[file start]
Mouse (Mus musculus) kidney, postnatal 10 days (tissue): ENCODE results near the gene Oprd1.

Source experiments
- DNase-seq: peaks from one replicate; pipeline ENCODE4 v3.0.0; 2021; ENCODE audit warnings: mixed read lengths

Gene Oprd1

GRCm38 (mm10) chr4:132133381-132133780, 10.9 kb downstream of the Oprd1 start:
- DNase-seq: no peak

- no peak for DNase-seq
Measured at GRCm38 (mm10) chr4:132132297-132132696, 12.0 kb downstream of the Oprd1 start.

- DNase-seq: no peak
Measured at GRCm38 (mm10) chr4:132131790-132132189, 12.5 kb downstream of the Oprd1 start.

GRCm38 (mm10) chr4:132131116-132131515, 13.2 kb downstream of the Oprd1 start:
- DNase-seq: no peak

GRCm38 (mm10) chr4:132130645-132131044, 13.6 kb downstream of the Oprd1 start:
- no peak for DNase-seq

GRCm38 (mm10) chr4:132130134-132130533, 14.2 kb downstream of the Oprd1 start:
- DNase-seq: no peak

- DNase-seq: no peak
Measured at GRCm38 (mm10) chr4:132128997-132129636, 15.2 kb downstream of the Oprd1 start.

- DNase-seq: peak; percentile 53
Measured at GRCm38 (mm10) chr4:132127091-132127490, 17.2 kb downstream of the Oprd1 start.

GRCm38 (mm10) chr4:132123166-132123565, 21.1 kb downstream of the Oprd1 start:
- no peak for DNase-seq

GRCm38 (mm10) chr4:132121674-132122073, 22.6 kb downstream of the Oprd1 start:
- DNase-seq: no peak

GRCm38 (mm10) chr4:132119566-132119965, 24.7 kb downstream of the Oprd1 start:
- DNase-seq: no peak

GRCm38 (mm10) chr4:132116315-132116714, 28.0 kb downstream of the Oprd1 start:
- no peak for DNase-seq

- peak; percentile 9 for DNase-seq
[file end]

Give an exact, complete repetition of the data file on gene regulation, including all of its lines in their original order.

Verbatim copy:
Mouse (Mus musculus) kidney, postnatal 10 days (tissue): ENCODE results near the gene Oprd1.

Source experiments
- DNase-seq: peaks from one replicate; pipeline ENCODE4 v3.0.0; 2021; ENCODE audit warnings: mixed read lengths

Gene Oprd1

GRCm38 (mm10) chr4:132133381-132133780, 10.9 kb downstream of the Oprd1 start:
- DNase-seq: no peak

- no peak for DNase-seq
Measured at GRCm38 (mm10) chr4:132132297-132132696, 12.0 kb downstream of the Oprd1 start.

- DNase-seq: no peak
Measured at GRCm38 (mm10) chr4:132131790-132132189, 12.5 kb downstream of the Oprd1 start.

GRCm38 (mm10) chr4:132131116-132131515, 13.2 kb downstream of the Oprd1 start:
- DNase-seq: no peak

GRCm38 (mm10) chr4:132130645-132131044, 13.6 kb downstream of the Oprd1 start:
- no peak for DNase-seq

GRCm38 (mm10) chr4:132130134-132130533, 14.2 kb downstream of the Oprd1 start:
- DNase-seq: no peak

- DNase-seq: no peak
Measured at GRCm38 (mm10) chr4:132128997-132129636, 15.2 kb downstream of the Oprd1 start.

- DNase-seq: peak; percentile 53
Measured at GRCm38 (mm10) chr4:132127091-132127490, 17.2 kb downstream of the Oprd1 start.

GRCm38 (mm10) chr4:132123166-132123565, 21.1 kb downstream of the Oprd1 start:
- no peak for DNase-seq

GRCm38 (mm10) chr4:132121674-132122073, 22.6 kb downstream of the Oprd1 start:
- DNase-seq: no peak

GRCm38 (mm10) chr4:132119566-132119965, 24.7 kb downstream of the Oprd1 start:
- DNase-seq: no peak

GRCm38 (mm10) chr4:132116315-132116714, 28.0 kb downstream of the Oprd1 start:
- no peak for DNase-seq

- peak; percentile 9 for DNase-seq